My previous posts have shown you how to get into the usually exciting and occasionally high-paying field of book writing. Now I’m going to tell you how to arrange for a book through a publisher about one of your company’s products. (Note: The principles I’m describing will apply to any non-fiction book about any product or service, such as stereo gear, cars, legal services, or specialty catering.)
(Well, I’m back from travels to Dallas and Portland looking for work, grading final projects for students, and a few other things. The blog beckons me for updating with increasingly plangent tones.)
I woke up this morning and remembered something that a good friend, Paul Peck, said to me decades ago. “Nobody never got rich but what they weren’t doing something on the side.” We talked about it. It could be one of several things, all of which are equally true:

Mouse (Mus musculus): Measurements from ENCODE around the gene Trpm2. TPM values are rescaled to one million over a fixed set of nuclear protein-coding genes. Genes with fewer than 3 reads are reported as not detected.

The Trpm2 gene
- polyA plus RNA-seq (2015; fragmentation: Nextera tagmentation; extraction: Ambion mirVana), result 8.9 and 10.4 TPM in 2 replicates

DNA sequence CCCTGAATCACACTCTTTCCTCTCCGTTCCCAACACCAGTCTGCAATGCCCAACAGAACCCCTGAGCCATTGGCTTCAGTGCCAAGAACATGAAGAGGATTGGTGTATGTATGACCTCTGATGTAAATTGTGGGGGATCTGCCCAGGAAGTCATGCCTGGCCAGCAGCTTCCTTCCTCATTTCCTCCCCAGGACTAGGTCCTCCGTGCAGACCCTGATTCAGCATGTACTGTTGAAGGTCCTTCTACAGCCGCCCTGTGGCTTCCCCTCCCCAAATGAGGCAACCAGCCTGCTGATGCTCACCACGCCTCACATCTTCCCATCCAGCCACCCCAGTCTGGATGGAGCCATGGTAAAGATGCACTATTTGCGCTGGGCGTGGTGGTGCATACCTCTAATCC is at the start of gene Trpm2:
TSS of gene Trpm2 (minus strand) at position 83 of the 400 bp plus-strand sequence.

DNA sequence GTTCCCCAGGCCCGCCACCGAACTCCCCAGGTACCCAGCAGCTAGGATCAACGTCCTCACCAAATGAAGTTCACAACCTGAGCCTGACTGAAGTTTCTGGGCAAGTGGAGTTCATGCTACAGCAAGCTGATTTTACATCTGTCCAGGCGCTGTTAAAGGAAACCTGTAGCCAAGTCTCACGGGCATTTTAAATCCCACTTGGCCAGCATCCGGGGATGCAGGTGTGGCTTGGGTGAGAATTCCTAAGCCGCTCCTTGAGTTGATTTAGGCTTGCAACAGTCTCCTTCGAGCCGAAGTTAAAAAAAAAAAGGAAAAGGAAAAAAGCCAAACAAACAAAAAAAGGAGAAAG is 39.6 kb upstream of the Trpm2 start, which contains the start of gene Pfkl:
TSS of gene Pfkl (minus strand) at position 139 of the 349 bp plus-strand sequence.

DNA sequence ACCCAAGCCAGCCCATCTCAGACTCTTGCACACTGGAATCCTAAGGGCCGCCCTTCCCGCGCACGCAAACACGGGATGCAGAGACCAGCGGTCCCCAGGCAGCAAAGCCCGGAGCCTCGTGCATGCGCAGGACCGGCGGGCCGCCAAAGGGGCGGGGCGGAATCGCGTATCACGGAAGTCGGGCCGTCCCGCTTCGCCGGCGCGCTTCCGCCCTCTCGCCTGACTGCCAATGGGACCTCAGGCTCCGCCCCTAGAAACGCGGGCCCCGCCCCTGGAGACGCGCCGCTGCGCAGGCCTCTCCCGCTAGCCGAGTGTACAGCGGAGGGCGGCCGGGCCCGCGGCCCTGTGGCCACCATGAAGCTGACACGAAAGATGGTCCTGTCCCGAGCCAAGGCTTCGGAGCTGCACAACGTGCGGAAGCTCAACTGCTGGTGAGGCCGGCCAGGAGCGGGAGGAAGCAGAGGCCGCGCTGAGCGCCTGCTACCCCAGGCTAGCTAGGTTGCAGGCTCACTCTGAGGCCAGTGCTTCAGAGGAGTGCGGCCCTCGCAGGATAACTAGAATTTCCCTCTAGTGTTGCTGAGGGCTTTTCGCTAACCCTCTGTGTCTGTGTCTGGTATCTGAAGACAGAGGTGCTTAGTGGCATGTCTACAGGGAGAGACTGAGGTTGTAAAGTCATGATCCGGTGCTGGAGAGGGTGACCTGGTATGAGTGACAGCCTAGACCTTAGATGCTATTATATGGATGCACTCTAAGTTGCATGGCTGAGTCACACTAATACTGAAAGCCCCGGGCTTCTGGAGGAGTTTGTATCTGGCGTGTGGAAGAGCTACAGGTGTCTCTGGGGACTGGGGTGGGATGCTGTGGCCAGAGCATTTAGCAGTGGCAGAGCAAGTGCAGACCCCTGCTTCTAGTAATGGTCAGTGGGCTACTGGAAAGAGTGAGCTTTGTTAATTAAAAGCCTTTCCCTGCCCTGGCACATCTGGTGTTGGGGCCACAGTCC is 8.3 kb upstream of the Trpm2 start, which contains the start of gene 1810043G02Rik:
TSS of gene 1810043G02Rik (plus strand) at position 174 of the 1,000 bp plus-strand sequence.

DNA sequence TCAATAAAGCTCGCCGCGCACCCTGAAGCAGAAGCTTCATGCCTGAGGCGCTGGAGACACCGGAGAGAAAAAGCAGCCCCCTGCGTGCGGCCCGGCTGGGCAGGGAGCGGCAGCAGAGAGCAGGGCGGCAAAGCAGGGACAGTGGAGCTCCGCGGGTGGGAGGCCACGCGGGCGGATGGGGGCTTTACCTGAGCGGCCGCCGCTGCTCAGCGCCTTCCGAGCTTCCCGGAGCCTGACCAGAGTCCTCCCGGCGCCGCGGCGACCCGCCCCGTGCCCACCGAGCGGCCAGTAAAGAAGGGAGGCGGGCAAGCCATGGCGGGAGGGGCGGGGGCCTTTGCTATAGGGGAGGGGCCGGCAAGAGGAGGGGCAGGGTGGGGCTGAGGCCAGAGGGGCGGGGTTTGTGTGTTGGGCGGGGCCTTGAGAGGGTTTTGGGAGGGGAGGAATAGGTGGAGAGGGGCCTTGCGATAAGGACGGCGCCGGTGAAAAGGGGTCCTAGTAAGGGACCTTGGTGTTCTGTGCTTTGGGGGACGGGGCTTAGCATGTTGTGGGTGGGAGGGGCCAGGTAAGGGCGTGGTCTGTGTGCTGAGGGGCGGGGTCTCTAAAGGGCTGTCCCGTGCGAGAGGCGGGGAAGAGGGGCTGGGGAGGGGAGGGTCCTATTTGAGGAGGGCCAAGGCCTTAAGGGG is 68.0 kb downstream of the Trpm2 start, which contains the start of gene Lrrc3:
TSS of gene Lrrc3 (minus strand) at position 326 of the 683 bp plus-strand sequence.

- Busy people are always more likely to get rich. Doing something on the side is a sign of that.
- The side job generates extra income that provides that bit of grease and financial latitude you need to start building a huge nest egg.
- The side activity may not generate money because it’s all volunteerism (such as being a Big Brother/Big Sister or building houses for Habitat for Humanity), but it gives you extra skills/contacts/oomph that you can use in your day job.
- You’re putting your time to better use than just watching TV.
…and several other possible interpretations that also tend to be true.
Whatever the path to riches, I think it’s true: you’re more likely to get rich if you’re someone who does something on the side. Whether it’s the extra cash or the visible manifestation of extra energy or just that you have ADD and can’t sit still so you’re doing something, it’s a pretty safe bet that you stand a better chance of getting rich–and probably having a lot more fun, regardless–when you’re doing something on the side.